Linked by Thom Holwerda on Thu 17th Feb 2011 20:33 UTC, submitted by Radio
Windows Well, well, well. We all know Apple's App Store policies are incompatible with the GPL, and as such, software using this license can't be distributed in the App Store. So, what about Microsoft's Windows Phone 7 Marketplace? Well, whereas the App Store doesn't specifically mention the GPL (Apple's terms are simply incompatible), Microsoft drops the pretence and simply bans GPL and GPL-esque licenses outright.
Thread beginning with comment 462998
To view parent comment, click here.
To read all comments associated with this story, please click here.
RE[2]: Solution?
by james_parker on Thu 17th Feb 2011 22:17 UTC in reply to "RE: Solution?"
james_parker
Member since:
2005-06-29

The only proviso is that the distributer themselves must make the source code available, and not rely on the upstream provider. However, since the code is unmodified, this merely means Microsoft placing an unmodified copy of the source code on their own servers somewhere.


Which creates an added burden on the distributor -- one that that do not wish to take on. By eliminating that burden from the distributor, the objection is removed, the end user loses nothing, and the provider takes on a slightly larger burden.

If, of course, a distributor finds that unacceptable, then an ulterior motive is almost certainly at play.

Reply Parent Score: 2

RE[3]: Solution?
by lemur2 on Thu 17th Feb 2011 23:02 in reply to "RE[2]: Solution?"
lemur2 Member since:
2007-02-17

"The only proviso is that the distributer themselves must make the source code available, and not rely on the upstream provider. However, since the code is unmodified, this merely means Microsoft placing an unmodified copy of the source code on their own servers somewhere.
Which creates an added burden on the distributor -- one that that do not wish to take on. By eliminating that burden from the distributor, the objection is removed, the end user loses nothing, and the provider takes on a slightly larger burden. If, of course, a distributor finds that unacceptable, then an ulterior motive is almost certainly at play. "

How is it a burden?

Microsoft could accept the source code from the upstream provider, check that it compiles & runs properly, put the source code on a separate server and the binary DRM'd installable app in the app store (thereby being fuuly compliant with the GPLv3 license requirements), and provide their WP7 users with more free choice for almost no cost to Microsoft.

This is a lot easier than a commercial third party app, where Microsoft has to work out revenue sharing with the provider.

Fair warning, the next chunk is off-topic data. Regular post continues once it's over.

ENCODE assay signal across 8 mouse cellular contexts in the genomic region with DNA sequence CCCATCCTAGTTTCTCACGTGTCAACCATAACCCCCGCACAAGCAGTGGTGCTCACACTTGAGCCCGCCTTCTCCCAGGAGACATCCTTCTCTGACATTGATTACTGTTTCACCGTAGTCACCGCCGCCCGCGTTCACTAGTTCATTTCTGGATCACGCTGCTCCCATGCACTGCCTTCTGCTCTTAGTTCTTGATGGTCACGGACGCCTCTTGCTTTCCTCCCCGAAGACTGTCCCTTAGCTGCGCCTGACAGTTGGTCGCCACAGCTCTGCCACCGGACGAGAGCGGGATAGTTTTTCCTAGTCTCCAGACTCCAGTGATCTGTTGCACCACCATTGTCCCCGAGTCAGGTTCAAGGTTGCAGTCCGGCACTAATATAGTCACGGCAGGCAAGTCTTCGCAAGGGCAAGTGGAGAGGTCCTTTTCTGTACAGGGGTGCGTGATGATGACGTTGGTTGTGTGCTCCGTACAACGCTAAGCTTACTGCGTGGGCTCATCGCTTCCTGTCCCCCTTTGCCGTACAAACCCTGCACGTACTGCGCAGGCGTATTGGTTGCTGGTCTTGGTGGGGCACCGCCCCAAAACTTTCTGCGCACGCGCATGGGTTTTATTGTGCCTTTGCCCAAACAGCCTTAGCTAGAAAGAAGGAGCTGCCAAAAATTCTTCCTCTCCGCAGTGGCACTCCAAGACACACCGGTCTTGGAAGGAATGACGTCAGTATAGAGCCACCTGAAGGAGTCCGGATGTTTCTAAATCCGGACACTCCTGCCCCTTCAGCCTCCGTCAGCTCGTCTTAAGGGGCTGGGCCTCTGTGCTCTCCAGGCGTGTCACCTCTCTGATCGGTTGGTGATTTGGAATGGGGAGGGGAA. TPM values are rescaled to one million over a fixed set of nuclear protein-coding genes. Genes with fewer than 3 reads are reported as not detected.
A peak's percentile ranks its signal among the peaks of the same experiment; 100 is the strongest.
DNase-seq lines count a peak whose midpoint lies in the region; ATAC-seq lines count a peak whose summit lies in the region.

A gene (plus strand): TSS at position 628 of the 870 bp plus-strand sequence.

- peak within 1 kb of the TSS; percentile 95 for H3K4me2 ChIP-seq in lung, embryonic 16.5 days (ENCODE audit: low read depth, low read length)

Edited 2011-02-17 23:02 UTC

Reply Parent Score: 2

RE[4]: Solution?
by james_parker on Thu 17th Feb 2011 23:15 in reply to "RE[3]: Solution?"
james_parker Member since:
2005-06-29

How is it a burden?

Microsoft could accept the source code from the upstream provider, check that it compiles & runs properly, put the source code on a separate server and the binary DRM'd installable app in the app store (thereby being fuuly compliant with the GPLv3 license requirements), and provide their WP7 users with more free choice for almost no cost to Microsoft.

This is a lot easier than a commercial third party app, where Microsoft has to work out revenue sharing with the provider.


Revenue sharing decisions are made by non-engineers, and in most cases will be boiler-plate.

This would add:

1) The need to identify which products required/offered source code to be publicly available.

2) Creating a process for uploading, backing up, and downloading the source code.

3) If there were a step to verify that the source matched the binaries, engineers would be required to obtain the tool chain and libraries needed to re-create the environment in which the original binaries were created.

This is effort. This requires that distributors adapt their processes to the provider, rather than set terms that the provider must meet. This is a cost to the distributor, one which a distributor can reasonably object to taking on.

Reply Parent Score: 2

RE[4]: Solution?
by vodoomoth on Fri 18th Feb 2011 12:51 in reply to "RE[3]: Solution?"
vodoomoth Member since:
2010-03-30

How is it not a burden?

You are listing actions that they would to take and at the same time say it's not a burden. If you as a person had to do that, it would require some time from you. Whether it's a negligible amount of time and they are a company with resources beyond what I can imagine doesn't remove its "burden" nature.

This is a lot easier than a commercial third party app, where Microsoft has to work out revenue sharing with the provider.

Hmm, no. Microsoft doesn't have to "work out" anything. It's because the App Store model initiated by Apple has proven such an easy way to make money that Apple recently changed license terms in regard of distributors selling ebooks independently and added an app store for Mac OS X; this, we all know. It's because it's so easy that other application stores followed that same model. It's such a bonanza-without-efforts that Amazon steps in the battle (or should I say "hot tub"). It has become a widely accepted way for companies to levy a tax and those that can would be utterly stupid to not jump on the bandwagon.

Reply Parent Score: 2